By Dominque Keith-Maher
The latest Bond movie, Spectre, opened up earlier this month, grossing, since it’s release date, 750 million dollars worldwide. Of course, this is no surprise given that it is a part of the James Bond franchise, which rarely falls short of bringing in massive audiences. What this film did manage to fall short on, however, was the body count. That, and some much needed depth in a few choice characters.
Bond was very pleasant for this film: he killed roughly an average of 15-20 people, all in kind and considerate ways: gunshot wounds for most, unintended bomb explosions for some, and a train disaster for another. This courteous and considerate Bond is definitely a symptom of his latest love interest, the lovely Dr. Madeline Swan. Her blond flowing hair, gorgeous accent and sweeping intelligence (she sports the “Dr.” title, so she must be smart, right?) is the latest “Bond girl” to sweep James off of his feet. This time, possibly indefinitely.
The duo travel across the world, in search of Spectre and the evil Franz Oberhauser, constantly being trailed by Mr. Hinx, the eye gouging, overtly large and two word super lingering villain. Bond and Swan uncover a plot twist that is so cliched, I swore I saw Tom Cruise sitting in the front of the movie theater pouting like an upset two-year-old. But you have to get used to the cliches if you are going to see this movie. Favorite one liner, said dramatically: “A license to kill is also a licence not to kill.” Annnnnd scene.
Sarcasm and jokes aside, Spectre is an overall good action film. As is true with all of the Bond movies featuring Daniel Craig, the visuals are fantastic, and the scenery is perfect. The women are lovely and have few lines and minor roles disguised as large contributions (our newest member stands pretty), and the large explosions and fight scenes are to die for, literally.
The combination of the writer, director and Craig manage to display a Bond that is aging adequately for an assassin at Bond’s age. No longer is Bond the flawless spy that lands perfectly as a train collapses behind him: he makes careless mistakes that set off a chain of reactions that consistently endanger his life and the lives of others. His instincts have begun to wane as he is led into traps (luckily in some cases); and as he is matched with someone a lot larger and younger that he is, it is clear that his physicality is diminishing. In short, when you go to see this film, be prepared to see Bond as a character who is reaching his end.
But that is not to dismiss his badassedness. Bond is still Bond and Craig is still Craig, which brings me to the sex scenes. One of the reasons why this movie isn’t a “great film” is partly the random sex scenes. Let’s be real: I’ve never murdered someone and my life hasn’t been in grave danger before, so I don’t know if those situations are great aphrodisiacs. But for Bond and his chosen love interests, they certainly are.
I am not sure if this is a way for the writers to make fun of Bond’s sex addiction or it was genuinely poorly misplaced, but either way, the sex scenes clearly disrupt the flow of adrenaline one normally gets from watching Bond narrowly evade death for two plus hours.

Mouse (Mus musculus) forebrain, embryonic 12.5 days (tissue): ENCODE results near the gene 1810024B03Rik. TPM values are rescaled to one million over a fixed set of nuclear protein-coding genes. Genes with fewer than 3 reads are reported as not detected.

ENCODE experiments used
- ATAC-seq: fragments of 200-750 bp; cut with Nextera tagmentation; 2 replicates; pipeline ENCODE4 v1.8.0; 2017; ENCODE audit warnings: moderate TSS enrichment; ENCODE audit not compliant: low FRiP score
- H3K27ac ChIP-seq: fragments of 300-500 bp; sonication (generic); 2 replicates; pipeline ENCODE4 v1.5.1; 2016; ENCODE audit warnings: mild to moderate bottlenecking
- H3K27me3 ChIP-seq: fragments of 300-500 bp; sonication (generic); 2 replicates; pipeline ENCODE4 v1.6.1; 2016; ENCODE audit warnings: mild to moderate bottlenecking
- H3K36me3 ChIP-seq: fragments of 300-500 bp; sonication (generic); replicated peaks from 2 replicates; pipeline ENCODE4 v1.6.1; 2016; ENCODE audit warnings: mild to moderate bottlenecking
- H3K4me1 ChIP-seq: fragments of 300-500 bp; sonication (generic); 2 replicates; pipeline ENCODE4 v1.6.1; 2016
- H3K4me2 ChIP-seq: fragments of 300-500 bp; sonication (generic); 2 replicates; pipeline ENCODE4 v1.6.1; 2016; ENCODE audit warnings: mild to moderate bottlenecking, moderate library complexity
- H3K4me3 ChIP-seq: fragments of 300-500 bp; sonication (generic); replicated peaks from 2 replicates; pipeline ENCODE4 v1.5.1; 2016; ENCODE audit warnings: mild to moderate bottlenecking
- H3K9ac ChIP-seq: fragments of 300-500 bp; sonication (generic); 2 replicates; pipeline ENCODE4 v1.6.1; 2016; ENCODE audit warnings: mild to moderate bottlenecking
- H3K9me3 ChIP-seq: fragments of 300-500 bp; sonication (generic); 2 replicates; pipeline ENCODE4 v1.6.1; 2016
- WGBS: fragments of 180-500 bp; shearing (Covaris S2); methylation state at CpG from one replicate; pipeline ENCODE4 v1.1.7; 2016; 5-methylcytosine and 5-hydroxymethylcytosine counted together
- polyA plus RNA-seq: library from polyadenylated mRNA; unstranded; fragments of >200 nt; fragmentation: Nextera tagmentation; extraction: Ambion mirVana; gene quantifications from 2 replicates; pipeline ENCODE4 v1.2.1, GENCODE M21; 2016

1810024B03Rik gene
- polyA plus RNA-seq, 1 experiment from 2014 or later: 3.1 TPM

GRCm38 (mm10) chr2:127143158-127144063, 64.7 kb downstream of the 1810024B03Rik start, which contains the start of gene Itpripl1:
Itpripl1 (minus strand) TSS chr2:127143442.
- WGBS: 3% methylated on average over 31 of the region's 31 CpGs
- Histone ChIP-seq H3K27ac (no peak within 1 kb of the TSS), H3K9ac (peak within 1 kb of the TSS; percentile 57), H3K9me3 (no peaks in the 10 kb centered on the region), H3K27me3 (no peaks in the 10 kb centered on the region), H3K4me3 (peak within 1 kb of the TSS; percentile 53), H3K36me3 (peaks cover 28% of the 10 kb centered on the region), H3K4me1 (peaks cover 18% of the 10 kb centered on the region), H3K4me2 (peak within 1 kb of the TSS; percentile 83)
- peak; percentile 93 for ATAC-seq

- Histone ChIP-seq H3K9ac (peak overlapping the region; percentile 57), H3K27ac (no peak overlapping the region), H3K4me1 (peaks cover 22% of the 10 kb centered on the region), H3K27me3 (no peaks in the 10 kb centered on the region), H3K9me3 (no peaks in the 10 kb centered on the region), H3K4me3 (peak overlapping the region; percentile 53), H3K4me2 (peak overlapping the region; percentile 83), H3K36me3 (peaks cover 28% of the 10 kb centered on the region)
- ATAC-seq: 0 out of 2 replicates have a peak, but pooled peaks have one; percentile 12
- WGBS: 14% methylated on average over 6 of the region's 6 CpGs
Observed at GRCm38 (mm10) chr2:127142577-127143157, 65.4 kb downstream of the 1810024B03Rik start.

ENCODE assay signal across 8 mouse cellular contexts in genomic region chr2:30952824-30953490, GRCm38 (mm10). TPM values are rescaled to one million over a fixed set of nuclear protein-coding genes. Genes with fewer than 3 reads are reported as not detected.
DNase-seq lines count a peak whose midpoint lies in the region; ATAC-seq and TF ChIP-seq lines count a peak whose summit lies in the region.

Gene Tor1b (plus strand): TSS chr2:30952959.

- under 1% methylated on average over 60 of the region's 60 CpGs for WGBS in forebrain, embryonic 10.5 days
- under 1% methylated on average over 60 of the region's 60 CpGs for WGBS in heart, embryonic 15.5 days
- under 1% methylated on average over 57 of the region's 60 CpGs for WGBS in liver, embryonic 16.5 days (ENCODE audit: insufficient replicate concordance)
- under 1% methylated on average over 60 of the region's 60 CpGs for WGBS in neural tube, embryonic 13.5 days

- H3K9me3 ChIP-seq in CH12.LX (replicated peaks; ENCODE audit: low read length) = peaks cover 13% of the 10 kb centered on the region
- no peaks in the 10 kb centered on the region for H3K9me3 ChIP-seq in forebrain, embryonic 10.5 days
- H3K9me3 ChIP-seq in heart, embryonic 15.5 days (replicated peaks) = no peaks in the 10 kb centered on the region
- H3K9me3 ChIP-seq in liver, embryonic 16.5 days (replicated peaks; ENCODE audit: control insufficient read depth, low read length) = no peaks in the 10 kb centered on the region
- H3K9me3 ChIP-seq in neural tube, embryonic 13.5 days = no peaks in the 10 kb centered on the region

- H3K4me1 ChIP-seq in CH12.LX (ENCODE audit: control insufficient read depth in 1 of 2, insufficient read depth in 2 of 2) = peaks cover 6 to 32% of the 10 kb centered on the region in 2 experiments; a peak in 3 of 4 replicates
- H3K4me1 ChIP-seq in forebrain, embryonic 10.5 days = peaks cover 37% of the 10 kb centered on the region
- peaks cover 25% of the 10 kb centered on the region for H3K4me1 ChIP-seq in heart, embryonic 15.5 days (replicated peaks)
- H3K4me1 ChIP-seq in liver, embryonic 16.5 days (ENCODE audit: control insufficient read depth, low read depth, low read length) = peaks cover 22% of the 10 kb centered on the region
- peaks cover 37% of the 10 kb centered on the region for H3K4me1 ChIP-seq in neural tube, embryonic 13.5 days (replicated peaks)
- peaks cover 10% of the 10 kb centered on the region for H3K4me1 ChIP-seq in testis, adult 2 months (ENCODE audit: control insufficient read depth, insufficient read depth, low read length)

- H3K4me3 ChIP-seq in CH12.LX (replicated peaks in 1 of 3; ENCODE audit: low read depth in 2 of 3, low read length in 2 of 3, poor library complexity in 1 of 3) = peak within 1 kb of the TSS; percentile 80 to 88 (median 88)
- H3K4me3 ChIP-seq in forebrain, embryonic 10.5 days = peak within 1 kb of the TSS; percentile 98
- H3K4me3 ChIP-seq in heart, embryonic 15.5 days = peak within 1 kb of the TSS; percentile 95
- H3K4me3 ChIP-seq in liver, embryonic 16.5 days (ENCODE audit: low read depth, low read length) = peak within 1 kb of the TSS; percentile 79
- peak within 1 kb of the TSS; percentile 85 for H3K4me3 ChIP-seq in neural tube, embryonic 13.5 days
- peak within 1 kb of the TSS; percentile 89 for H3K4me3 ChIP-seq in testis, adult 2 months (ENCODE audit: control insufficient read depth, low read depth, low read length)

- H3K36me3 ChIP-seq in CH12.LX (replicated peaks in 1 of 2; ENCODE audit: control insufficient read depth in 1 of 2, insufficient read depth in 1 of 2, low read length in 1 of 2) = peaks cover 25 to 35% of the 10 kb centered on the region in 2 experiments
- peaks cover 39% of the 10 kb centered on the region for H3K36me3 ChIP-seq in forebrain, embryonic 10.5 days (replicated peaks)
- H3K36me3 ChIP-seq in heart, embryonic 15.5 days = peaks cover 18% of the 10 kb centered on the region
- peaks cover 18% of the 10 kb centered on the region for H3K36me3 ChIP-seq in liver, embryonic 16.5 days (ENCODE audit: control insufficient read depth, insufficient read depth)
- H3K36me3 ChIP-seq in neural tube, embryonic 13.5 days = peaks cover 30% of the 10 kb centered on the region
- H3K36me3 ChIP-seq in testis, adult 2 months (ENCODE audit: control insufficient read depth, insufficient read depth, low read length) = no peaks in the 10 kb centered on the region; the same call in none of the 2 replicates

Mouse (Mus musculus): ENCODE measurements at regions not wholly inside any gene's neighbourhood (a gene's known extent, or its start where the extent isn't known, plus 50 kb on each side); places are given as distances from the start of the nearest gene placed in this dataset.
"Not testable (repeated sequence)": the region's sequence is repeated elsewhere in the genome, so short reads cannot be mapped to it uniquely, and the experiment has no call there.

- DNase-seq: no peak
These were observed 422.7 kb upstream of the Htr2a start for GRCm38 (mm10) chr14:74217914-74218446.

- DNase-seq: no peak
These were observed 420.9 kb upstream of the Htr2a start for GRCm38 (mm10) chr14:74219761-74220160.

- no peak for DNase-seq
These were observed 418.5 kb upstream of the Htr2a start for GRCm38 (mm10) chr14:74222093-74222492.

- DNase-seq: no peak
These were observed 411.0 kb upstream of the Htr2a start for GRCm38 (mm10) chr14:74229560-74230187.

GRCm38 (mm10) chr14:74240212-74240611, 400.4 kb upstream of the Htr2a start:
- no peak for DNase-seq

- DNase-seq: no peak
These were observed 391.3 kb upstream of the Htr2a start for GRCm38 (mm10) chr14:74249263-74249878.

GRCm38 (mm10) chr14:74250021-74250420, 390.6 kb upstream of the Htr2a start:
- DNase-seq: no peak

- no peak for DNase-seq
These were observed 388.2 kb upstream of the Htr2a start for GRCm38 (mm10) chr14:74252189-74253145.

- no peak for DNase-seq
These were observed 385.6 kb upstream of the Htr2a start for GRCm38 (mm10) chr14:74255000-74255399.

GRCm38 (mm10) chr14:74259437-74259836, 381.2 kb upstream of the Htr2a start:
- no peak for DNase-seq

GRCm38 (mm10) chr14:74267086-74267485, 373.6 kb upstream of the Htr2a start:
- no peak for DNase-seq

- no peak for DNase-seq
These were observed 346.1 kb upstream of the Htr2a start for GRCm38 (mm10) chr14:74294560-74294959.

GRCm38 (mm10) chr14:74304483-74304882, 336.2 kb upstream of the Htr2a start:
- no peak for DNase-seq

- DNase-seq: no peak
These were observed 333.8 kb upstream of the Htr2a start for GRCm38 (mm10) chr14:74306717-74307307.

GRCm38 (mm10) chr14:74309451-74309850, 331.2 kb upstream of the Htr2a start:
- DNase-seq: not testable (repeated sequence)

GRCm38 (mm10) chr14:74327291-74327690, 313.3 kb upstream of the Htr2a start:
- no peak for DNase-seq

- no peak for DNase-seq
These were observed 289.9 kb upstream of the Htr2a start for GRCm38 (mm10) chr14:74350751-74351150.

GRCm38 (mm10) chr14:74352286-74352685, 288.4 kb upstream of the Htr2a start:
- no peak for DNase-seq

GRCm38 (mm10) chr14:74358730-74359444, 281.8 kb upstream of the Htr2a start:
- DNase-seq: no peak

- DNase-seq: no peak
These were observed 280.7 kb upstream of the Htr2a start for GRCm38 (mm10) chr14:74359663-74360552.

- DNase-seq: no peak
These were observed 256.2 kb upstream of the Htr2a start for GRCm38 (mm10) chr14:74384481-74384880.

Let’s retreat a bit to discuss the woman who stands well. Dr. Swan and Bond apparently develop a strong relationship in the film. The reason why I choose to use, “apparently” is because I didn’t see this lifelong commitment coming. Yes on the sex, no on the commitment. Their relationship can be summarized in a sentence with a few semicolons: Bond endangers her life, then saves her; she hates him, then likes him (why??); she wears a gray dress, they fight, they have sex; she falls in love; he changes his life for her. Unless the sex was filled with Lucky Charms and pixie dust, there isn’t much supporting this relationship. The underdevelopment of her character causes their relationship to appear unnatural and strictly fabricated. The one major complaint that I have about this film is that it did not fully explain or paint a relationship that convinced me that this was the one that would really change Bond’s life. The others at least had some personality.
The one good thing that I will say about the film is that it managed to touch upon surveillance in a way that some action films did not execute well. This battle over surveillance between the Old World and the New World, although presented in a dualistic way, still managed to present a complex system where governments take into account the necessity of surveillance, yet block out the idea that total surveillance is the proper way of keeping a country safe. Targeting specific people and killing them is.
Overall, go see this film because it’s a Bond film. Yes, cliches galore, 2-dimensional women are everywhere and Bond doesn’t kill that many people, but again, it’s a Bond film. This franchise surpasses many of the other generic spy films because it has the normal spy film attributes, but it also displays a complex character as the dead-inside, PTSD-ridden, sex addicted, alcoholic individual that he is. Hollywood needs more truth. Go splurge on Bond.